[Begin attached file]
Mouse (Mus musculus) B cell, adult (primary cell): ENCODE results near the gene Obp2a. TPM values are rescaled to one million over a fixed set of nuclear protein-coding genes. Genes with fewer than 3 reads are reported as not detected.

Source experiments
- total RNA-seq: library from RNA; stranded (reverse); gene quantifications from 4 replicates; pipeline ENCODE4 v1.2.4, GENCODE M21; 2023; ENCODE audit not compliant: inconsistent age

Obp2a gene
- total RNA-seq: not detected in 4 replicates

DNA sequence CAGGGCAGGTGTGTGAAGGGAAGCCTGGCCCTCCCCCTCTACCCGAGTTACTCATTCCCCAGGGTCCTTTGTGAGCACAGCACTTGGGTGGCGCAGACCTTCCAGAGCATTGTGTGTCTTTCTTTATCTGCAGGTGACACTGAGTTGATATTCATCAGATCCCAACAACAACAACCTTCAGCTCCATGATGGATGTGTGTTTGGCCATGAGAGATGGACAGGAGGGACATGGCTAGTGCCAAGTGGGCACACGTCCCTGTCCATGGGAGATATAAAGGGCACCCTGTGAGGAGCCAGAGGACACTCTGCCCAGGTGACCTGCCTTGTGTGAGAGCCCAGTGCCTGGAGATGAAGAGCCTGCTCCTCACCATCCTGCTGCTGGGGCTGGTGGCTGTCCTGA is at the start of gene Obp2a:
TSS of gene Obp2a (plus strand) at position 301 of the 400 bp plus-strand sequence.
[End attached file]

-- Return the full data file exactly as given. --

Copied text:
Mouse (Mus musculus) B cell, adult (primary cell): ENCODE results near the gene Obp2a. TPM values are rescaled to one million over a fixed set of nuclear protein-coding genes. Genes with fewer than 3 reads are reported as not detected.

Source experiments
- total RNA-seq: library from RNA; stranded (reverse); gene quantifications from 4 replicates; pipeline ENCODE4 v1.2.4, GENCODE M21; 2023; ENCODE audit not compliant: inconsistent age

Obp2a gene
- total RNA-seq: not detected in 4 replicates

DNA sequence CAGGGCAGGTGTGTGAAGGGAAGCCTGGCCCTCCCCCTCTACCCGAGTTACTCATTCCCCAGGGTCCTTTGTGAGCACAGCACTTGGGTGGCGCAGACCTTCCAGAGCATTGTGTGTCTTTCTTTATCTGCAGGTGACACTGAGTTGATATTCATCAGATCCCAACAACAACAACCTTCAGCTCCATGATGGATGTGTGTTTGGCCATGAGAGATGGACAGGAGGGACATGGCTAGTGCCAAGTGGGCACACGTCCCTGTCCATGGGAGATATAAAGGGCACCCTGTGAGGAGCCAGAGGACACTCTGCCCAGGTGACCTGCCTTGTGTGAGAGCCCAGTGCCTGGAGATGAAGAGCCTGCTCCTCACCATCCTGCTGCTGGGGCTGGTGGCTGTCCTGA is at the start of gene Obp2a:
TSS of gene Obp2a (plus strand) at position 301 of the 400 bp plus-strand sequence.